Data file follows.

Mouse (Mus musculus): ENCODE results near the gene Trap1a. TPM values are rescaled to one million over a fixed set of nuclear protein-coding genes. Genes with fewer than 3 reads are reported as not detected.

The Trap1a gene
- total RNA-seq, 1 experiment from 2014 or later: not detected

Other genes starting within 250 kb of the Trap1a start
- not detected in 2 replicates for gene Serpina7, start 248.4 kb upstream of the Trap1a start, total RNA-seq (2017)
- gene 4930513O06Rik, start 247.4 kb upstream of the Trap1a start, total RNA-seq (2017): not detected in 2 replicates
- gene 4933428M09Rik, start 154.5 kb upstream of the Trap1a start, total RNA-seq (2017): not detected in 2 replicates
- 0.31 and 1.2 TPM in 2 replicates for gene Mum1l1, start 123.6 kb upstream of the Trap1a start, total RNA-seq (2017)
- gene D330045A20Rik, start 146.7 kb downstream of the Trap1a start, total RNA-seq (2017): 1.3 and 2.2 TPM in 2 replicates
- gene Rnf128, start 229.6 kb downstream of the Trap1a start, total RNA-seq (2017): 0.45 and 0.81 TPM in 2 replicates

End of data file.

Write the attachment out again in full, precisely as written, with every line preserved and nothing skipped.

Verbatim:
Mouse (Mus musculus): ENCODE results near the gene Trap1a. TPM values are rescaled to one million over a fixed set of nuclear protein-coding genes. Genes with fewer than 3 reads are reported as not detected.

The Trap1a gene
- total RNA-seq, 1 experiment from 2014 or later: not detected

Other genes starting within 250 kb of the Trap1a start
- not detected in 2 replicates for gene Serpina7, start 248.4 kb upstream of the Trap1a start, total RNA-seq (2017)
- gene 4930513O06Rik, start 247.4 kb upstream of the Trap1a start, total RNA-seq (2017): not detected in 2 replicates
- gene 4933428M09Rik, start 154.5 kb upstream of the Trap1a start, total RNA-seq (2017): not detected in 2 replicates
- 0.31 and 1.2 TPM in 2 replicates for gene Mum1l1, start 123.6 kb upstream of the Trap1a start, total RNA-seq (2017)
- gene D330045A20Rik, start 146.7 kb downstream of the Trap1a start, total RNA-seq (2017): 1.3 and 2.2 TPM in 2 replicates
- gene Rnf128, start 229.6 kb downstream of the Trap1a start, total RNA-seq (2017): 0.45 and 0.81 TPM in 2 replicates